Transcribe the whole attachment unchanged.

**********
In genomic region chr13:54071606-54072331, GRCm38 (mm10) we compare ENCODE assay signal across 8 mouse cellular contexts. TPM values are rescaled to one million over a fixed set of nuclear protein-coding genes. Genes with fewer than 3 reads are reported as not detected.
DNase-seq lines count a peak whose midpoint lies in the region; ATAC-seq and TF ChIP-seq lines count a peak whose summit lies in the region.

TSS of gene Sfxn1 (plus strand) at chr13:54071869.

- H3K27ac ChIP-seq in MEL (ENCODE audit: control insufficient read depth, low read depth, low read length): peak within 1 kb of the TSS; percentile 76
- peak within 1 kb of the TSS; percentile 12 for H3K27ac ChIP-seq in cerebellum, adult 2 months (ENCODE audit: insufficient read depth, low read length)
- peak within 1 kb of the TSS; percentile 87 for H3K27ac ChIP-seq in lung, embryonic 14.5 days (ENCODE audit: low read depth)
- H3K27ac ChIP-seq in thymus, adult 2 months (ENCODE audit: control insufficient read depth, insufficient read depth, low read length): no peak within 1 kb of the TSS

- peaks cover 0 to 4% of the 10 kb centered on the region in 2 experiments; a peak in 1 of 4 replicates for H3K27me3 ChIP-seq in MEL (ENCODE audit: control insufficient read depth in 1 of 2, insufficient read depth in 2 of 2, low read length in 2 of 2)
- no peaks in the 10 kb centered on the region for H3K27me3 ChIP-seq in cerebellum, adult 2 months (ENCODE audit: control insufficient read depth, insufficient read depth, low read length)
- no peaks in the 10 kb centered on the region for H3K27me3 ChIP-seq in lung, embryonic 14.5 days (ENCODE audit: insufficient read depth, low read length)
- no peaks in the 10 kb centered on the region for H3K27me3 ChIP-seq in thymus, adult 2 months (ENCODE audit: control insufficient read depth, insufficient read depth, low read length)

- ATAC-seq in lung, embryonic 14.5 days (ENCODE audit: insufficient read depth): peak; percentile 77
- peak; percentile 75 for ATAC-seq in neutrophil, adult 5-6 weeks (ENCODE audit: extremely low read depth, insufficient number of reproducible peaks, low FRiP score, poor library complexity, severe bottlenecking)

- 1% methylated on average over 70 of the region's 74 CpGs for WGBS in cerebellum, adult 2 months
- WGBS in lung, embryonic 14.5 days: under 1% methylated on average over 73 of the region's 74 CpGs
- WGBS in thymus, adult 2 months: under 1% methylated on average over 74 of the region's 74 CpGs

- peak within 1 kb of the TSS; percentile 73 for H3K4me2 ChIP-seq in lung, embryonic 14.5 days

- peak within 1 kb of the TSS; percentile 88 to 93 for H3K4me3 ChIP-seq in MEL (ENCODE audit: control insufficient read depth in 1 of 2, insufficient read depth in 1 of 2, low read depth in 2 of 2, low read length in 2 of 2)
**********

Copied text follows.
In genomic region chr13:54071606-54072331, GRCm38 (mm10) we compare ENCODE assay signal across 8 mouse cellular contexts. TPM values are rescaled to one million over a fixed set of nuclear protein-coding genes. Genes with fewer than 3 reads are reported as not detected.
DNase-seq lines count a peak whose midpoint lies in the region; ATAC-seq and TF ChIP-seq lines count a peak whose summit lies in the region.

TSS of gene Sfxn1 (plus strand) at chr13:54071869.

- H3K27ac ChIP-seq in MEL (ENCODE audit: control insufficient read depth, low read depth, low read length): peak within 1 kb of the TSS; percentile 76
- peak within 1 kb of the TSS; percentile 12 for H3K27ac ChIP-seq in cerebellum, adult 2 months (ENCODE audit: insufficient read depth, low read length)
- peak within 1 kb of the TSS; percentile 87 for H3K27ac ChIP-seq in lung, embryonic 14.5 days (ENCODE audit: low read depth)
- H3K27ac ChIP-seq in thymus, adult 2 months (ENCODE audit: control insufficient read depth, insufficient read depth, low read length): no peak within 1 kb of the TSS

- peaks cover 0 to 4% of the 10 kb centered on the region in 2 experiments; a peak in 1 of 4 replicates for H3K27me3 ChIP-seq in MEL (ENCODE audit: control insufficient read depth in 1 of 2, insufficient read depth in 2 of 2, low read length in 2 of 2)
- no peaks in the 10 kb centered on the region for H3K27me3 ChIP-seq in cerebellum, adult 2 months (ENCODE audit: control insufficient read depth, insufficient read depth, low read length)
- no peaks in the 10 kb centered on the region for H3K27me3 ChIP-seq in lung, embryonic 14.5 days (ENCODE audit: insufficient read depth, low read length)
- no peaks in the 10 kb centered on the region for H3K27me3 ChIP-seq in thymus, adult 2 months (ENCODE audit: control insufficient read depth, insufficient read depth, low read length)

- ATAC-seq in lung, embryonic 14.5 days (ENCODE audit: insufficient read depth): peak; percentile 77
- peak; percentile 75 for ATAC-seq in neutrophil, adult 5-6 weeks (ENCODE audit: extremely low read depth, insufficient number of reproducible peaks, low FRiP score, poor library complexity, severe bottlenecking)

- 1% methylated on average over 70 of the region's 74 CpGs for WGBS in cerebellum, adult 2 months
- WGBS in lung, embryonic 14.5 days: under 1% methylated on average over 73 of the region's 74 CpGs
- WGBS in thymus, adult 2 months: under 1% methylated on average over 74 of the region's 74 CpGs

- peak within 1 kb of the TSS; percentile 73 for H3K4me2 ChIP-seq in lung, embryonic 14.5 days

- peak within 1 kb of the TSS; percentile 88 to 93 for H3K4me3 ChIP-seq in MEL (ENCODE audit: control insufficient read depth in 1 of 2, insufficient read depth in 1 of 2, low read depth in 2 of 2, low read length in 2 of 2)